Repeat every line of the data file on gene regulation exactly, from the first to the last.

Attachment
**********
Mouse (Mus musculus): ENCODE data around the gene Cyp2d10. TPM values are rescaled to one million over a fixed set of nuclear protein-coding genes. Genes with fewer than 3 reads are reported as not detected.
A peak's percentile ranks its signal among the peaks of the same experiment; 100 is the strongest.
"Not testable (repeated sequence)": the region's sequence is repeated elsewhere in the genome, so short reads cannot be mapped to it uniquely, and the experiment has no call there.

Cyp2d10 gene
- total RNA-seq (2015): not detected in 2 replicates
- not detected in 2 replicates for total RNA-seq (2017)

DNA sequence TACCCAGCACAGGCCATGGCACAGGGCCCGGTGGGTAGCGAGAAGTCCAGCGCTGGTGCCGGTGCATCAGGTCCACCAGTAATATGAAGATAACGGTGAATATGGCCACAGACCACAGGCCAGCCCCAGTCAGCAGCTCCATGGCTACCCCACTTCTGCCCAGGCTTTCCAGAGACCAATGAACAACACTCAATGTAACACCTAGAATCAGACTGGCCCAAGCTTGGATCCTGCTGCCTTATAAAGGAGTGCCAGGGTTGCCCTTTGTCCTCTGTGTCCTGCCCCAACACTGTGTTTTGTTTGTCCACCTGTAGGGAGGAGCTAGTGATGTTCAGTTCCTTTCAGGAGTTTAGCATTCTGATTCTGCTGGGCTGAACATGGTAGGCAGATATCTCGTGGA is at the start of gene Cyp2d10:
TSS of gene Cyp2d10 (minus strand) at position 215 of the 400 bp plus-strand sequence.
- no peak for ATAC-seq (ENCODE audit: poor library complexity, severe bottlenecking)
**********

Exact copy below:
Mouse (Mus musculus): ENCODE data around the gene Cyp2d10. TPM values are rescaled to one million over a fixed set of nuclear protein-coding genes. Genes with fewer than 3 reads are reported as not detected.
A peak's percentile ranks its signal among the peaks of the same experiment; 100 is the strongest.
"Not testable (repeated sequence)": the region's sequence is repeated elsewhere in the genome, so short reads cannot be mapped to it uniquely, and the experiment has no call there.

Cyp2d10 gene
- total RNA-seq (2015): not detected in 2 replicates
- not detected in 2 replicates for total RNA-seq (2017)

DNA sequence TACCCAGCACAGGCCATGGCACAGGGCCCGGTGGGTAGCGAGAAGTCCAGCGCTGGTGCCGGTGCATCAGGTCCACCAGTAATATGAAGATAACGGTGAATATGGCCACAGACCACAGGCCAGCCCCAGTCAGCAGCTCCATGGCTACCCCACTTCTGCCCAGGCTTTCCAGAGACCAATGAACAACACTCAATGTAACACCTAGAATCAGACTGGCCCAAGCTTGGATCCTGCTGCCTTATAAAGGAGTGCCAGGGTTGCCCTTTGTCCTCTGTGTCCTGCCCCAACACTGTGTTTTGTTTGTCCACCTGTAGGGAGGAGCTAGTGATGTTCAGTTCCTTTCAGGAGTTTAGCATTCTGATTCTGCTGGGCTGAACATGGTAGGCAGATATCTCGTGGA is at the start of gene Cyp2d10:
TSS of gene Cyp2d10 (minus strand) at position 215 of the 400 bp plus-strand sequence.
- no peak for ATAC-seq (ENCODE audit: poor library complexity, severe bottlenecking)